Evolution of the Indian Banking Industry:
Evolution of the Indian Banking Industry:
The Indian banking industry has its foundations in the 18th century, and has had a varied evolutionary experience since then. The initial banks in India were primarily traders’ banks engaged only in financing activities. Banking industry in the pre-independence era developed with the Presidency Banks, which were transformed into the Imperial Bank of India and subsequently into the State Bank of India. The initial days of the industry saw a majority private ownership and a highly volatile work environment. Major strides towards public ownership and accountability were made with nationalisation in 1969 and 1980 which transformed the face of banking in India. The industry in recent times has recognised the importance of private and foreign players in a competitive scenario and has moved towards greater liberalisation.
In the evolution of this strategic industry spanning over two centuries, immense developments have been made in terms of the regulations governing it, the ownership structure, products and services offered and the technology deployed. The entire evolution can be classified into four distinct phases.
- Phase I- Pre-Nationalisation Phase (prior to 1955)
- Phase II- Era of Nationalisation and Consolidation (1955-1990)
- Phase III- Introduction of Indian Financial & Banking Sector Reforms and Partial Liberalisation (1990-2004)
- Phase IV- Period of Increased Liberalisation (2004 onwards)
Currently the Indian banking industry has a diverse structure. The present structure of the Indian banking industry has been analyzed on the basis of its organised status, business as well as product segmentation.
The entire organised banking system comprises of scheduled and non-scheduled banks. Largely, this segment comprises of the scheduled banks, with the unscheduled ones forming a very small component. Banking needs of the financially excluded population is catered to by other unorganised entities distinct from banks, such as, moneylenders, pawnbrokers and indigenous bankers.
A scheduled bank is a bank that is listed under the second schedule of the RBI Act, 1934. In order to be included under this schedule of the RBI Act, banks have to fulfill certain conditions such as having a paid up capital and reserves of at least 0.5 million and satisfying the Reserve Bank that its affairs are not being conducted in a manner prejudicial to the interests of its depositors. Scheduled banks are further classified into commercial and cooperative banks. The basic difference between scheduled commercial banks and scheduled cooperative banks is in their holding pattern. Scheduled cooperative banks are cooperative credit institutions that are registered under the Cooperative Societies Act. These banks work according to the cooperative principles of mutual assistance.
Scheduled Commercial Banks (SCBs):
Scheduled commercial banks (SCBs) account for a major proportion of the business of the scheduled banks. As at end-March, 2009, 80 SCBs were operational in India. SCBs in India are categorized into the five groups based on their ownership and/or their nature of operations. State Bank of India and its six associates (excluding State Bank of Saurashtra, which has been merged with the SBI with effect from August 13, 2008) are recognised as a separate category of SCBs, because of the distinct statutes (SBI Act, 1955 and SBI Subsidiary Banks Act, 1959) that govern them. Nationalised banks (10) and SBI and associates (7), together form the public sector banks group and control around 70% of the total credit and deposits businesses in India. IDBI ltd. has been included in the nationalised banks group since December 2004. Private sector banks include the old private sector banks and the new generation private sector banks- which were incorporated according to the revised guidelines issued by the RBI regarding the entry of private sector banks in 1993. As at end-March 2009, there were 15 old and 7 new generation private sector banks operating in India.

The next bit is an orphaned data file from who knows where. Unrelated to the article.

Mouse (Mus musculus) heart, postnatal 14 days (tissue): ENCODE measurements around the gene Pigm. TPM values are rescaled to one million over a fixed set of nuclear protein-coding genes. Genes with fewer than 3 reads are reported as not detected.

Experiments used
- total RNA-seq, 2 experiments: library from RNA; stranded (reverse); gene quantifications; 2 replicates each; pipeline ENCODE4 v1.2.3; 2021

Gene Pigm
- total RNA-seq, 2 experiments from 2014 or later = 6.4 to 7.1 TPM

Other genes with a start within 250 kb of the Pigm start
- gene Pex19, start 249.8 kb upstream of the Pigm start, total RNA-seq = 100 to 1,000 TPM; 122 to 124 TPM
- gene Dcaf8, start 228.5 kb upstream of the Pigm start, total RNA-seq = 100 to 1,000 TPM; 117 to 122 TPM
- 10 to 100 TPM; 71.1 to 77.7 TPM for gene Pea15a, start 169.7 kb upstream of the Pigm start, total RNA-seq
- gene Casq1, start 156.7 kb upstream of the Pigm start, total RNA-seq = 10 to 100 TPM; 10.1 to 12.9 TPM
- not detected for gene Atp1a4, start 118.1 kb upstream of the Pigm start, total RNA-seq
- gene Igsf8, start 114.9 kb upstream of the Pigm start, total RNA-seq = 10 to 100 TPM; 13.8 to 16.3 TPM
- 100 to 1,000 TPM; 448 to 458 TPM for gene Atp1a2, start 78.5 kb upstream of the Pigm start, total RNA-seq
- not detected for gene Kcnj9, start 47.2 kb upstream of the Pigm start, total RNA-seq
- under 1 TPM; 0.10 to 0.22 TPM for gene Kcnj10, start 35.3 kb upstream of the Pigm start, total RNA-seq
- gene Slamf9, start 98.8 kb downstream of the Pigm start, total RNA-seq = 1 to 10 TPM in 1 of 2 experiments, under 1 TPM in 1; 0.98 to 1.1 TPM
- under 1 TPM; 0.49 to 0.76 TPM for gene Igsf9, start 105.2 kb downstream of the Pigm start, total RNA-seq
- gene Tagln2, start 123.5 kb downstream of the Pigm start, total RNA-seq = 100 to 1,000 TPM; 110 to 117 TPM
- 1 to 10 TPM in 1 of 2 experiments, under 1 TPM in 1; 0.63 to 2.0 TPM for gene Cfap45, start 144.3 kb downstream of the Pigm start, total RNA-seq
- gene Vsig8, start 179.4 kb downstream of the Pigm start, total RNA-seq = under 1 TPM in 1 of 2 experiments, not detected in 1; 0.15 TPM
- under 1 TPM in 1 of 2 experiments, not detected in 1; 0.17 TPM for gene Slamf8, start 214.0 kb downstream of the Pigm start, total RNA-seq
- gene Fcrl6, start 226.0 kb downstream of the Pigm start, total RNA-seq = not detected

Foreign banks are present in the country either through complete branch/subsidiary route presence or through their representative offices. At end-June 2009, 32 foreign banks were operating in India with 293 branches. Besides, 43 foreign banks were also operating in India through representative offices.
Regional Rural Banks (RRBs) were set up in September 1975 in order to develop the rural economy by providing banking services in such areas by combining the cooperative specialty of local orientation and the sound resource base which is the characteristic of commercial banks. RRBs have a unique structure, in the sense that their equity holding is jointly held by the central government, the concerned state government and the sponsor bank (in the ratio 50:15:35), which is responsible for assisting the RRB by providing financial, managerial and training aid and also subscribing to its share capital.
Between 1975 and 1987, 196 RRBs were established. RRBs have grown in geographical coverage, reaching out to increasing number of rural clientele. At the end of June 2008, they covered 585 out of the 622 districts of the country. Despite growing in geographical coverage, the number of RRBs operational in the country has been declining over the past five years due to rapid consolidation among them. As a result of state wise amalgamation of RRBs sponsored by the same sponsor bank, the number of RRBs fell to 86 by end March 2009.
Scheduled Cooperative Banks:
Scheduled cooperative banks in India can be broadly classified into urban credit cooperative institutions and rural cooperative credit institutions. Rural cooperative banks undertake long term as well as short term lending. Credit cooperatives in most states have a three tier structure (primary, district and state level).
Non-scheduled banks also function in the Indian banking space, in the form of Local Area Banks (LAB). As at end-March 2009 there were only 4 LABs operating in India. Local area banks are banks that are set up under the scheme announced by the government of India in 1996, for the establishment of new private banks of a local nature; with jurisdiction over a maximum of three contiguous districts. LABs aid in the mobilisation of funds of rural and semi urban districts. Six LABs were originally licensed, but the license of one of them was cancelled due to irregularities in operations, and the other was amalgamated with Bank of Baroda in 2004 due to its weak financial position.